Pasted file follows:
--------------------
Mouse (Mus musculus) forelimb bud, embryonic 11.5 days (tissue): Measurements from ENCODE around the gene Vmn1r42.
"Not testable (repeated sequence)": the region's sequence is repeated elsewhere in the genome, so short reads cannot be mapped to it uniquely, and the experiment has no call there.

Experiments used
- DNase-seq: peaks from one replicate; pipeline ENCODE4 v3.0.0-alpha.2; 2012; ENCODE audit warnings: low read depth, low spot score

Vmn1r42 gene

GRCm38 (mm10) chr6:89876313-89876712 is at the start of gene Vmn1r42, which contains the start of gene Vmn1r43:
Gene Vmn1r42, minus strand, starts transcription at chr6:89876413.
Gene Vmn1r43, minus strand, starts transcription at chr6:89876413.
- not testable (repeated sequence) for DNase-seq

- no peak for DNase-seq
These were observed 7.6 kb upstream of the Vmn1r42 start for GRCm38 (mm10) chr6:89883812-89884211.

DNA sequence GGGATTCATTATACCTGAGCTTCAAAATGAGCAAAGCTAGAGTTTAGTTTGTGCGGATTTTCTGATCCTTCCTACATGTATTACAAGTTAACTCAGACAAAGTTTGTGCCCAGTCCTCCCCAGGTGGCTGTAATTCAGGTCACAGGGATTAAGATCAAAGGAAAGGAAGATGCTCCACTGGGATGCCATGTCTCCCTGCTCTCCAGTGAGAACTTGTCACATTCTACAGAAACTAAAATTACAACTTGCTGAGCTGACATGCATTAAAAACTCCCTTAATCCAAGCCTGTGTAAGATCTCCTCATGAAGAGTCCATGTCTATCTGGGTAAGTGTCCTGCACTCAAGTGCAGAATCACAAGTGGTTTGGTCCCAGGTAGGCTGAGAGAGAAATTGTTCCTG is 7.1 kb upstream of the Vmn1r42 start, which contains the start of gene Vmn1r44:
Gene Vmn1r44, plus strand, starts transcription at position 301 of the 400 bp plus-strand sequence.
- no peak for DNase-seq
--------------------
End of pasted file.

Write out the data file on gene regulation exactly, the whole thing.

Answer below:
Mouse (Mus musculus) forelimb bud, embryonic 11.5 days (tissue): Measurements from ENCODE around the gene Vmn1r42.
"Not testable (repeated sequence)": the region's sequence is repeated elsewhere in the genome, so short reads cannot be mapped to it uniquely, and the experiment has no call there.

Experiments used
- DNase-seq: peaks from one replicate; pipeline ENCODE4 v3.0.0-alpha.2; 2012; ENCODE audit warnings: low read depth, low spot score

Vmn1r42 gene

GRCm38 (mm10) chr6:89876313-89876712 is at the start of gene Vmn1r42, which contains the start of gene Vmn1r43:
Gene Vmn1r42, minus strand, starts transcription at chr6:89876413.
Gene Vmn1r43, minus strand, starts transcription at chr6:89876413.
- not testable (repeated sequence) for DNase-seq

- no peak for DNase-seq
These were observed 7.6 kb upstream of the Vmn1r42 start for GRCm38 (mm10) chr6:89883812-89884211.

DNA sequence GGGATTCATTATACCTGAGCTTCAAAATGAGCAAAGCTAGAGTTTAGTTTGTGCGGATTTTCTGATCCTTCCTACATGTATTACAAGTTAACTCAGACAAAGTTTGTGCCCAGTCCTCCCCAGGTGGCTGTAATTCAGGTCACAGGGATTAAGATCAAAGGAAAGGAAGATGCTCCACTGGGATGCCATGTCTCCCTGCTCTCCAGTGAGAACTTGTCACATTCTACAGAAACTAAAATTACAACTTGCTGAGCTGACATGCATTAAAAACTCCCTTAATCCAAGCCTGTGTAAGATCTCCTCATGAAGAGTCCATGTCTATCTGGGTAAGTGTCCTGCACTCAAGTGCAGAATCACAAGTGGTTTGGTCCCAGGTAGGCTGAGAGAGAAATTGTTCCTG is 7.1 kb upstream of the Vmn1r42 start, which contains the start of gene Vmn1r44:
Gene Vmn1r44, plus strand, starts transcription at position 301 of the 400 bp plus-strand sequence.
- no peak for DNase-seq